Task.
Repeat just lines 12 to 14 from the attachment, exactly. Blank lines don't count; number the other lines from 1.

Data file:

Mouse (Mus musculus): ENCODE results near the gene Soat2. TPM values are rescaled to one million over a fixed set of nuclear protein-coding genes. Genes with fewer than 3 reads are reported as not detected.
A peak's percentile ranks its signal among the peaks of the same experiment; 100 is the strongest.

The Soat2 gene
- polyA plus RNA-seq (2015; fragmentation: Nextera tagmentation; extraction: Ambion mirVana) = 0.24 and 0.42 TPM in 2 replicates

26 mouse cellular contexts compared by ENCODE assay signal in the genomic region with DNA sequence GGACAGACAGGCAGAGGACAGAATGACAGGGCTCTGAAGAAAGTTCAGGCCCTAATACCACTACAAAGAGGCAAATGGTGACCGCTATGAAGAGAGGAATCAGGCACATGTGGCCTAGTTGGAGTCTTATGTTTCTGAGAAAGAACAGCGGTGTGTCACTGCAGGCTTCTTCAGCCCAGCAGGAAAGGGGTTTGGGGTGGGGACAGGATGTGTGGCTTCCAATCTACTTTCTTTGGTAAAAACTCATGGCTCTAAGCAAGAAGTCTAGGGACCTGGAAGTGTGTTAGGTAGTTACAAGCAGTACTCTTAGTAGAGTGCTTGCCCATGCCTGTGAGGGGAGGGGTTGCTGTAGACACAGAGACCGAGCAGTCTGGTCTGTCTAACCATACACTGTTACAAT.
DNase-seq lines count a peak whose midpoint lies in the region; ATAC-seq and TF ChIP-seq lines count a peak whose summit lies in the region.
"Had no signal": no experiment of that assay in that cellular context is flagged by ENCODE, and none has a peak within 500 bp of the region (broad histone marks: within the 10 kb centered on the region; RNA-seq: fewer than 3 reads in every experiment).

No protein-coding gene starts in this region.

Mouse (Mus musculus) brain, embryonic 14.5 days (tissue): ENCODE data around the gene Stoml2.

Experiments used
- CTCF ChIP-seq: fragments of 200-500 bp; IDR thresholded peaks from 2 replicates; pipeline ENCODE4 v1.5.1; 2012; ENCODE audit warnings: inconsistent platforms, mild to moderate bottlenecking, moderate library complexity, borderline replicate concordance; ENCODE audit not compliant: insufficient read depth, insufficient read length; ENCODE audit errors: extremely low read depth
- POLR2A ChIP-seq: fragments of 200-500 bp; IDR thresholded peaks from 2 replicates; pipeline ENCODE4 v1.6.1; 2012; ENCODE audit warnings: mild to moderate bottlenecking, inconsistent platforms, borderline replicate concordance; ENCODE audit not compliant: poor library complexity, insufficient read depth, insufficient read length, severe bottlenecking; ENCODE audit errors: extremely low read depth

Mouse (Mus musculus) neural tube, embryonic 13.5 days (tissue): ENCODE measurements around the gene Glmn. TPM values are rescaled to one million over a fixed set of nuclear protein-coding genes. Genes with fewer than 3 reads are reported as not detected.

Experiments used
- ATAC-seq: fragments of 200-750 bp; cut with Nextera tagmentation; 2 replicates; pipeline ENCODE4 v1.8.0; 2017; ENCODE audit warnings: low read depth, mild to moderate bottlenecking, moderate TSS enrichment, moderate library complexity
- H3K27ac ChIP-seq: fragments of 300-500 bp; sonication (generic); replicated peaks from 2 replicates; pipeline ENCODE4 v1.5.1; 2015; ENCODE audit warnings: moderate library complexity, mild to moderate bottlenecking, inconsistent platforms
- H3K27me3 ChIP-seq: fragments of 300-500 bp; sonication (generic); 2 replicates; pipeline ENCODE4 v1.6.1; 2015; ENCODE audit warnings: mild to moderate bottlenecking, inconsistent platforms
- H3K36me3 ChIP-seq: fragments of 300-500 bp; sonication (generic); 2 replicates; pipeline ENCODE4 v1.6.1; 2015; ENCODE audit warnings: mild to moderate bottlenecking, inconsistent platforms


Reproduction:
- POLR2A ChIP-seq: fragments of 200-500 bp; IDR thresholded peaks from 2 replicates; pipeline ENCODE4 v1.6.1; 2012; ENCODE audit warnings: mild to moderate bottlenecking, inconsistent platforms, borderline replicate concordance; ENCODE audit not compliant: poor library complexity, insufficient read depth, insufficient read length, severe bottlenecking; ENCODE audit errors: extremely low read depth

Mouse (Mus musculus) neural tube, embryonic 13.5 days (tissue): ENCODE measurements around the gene Glmn. TPM values are rescaled to one million over a fixed set of nuclear protein-coding genes. Genes with fewer than 3 reads are reported as not detected.

Experiments used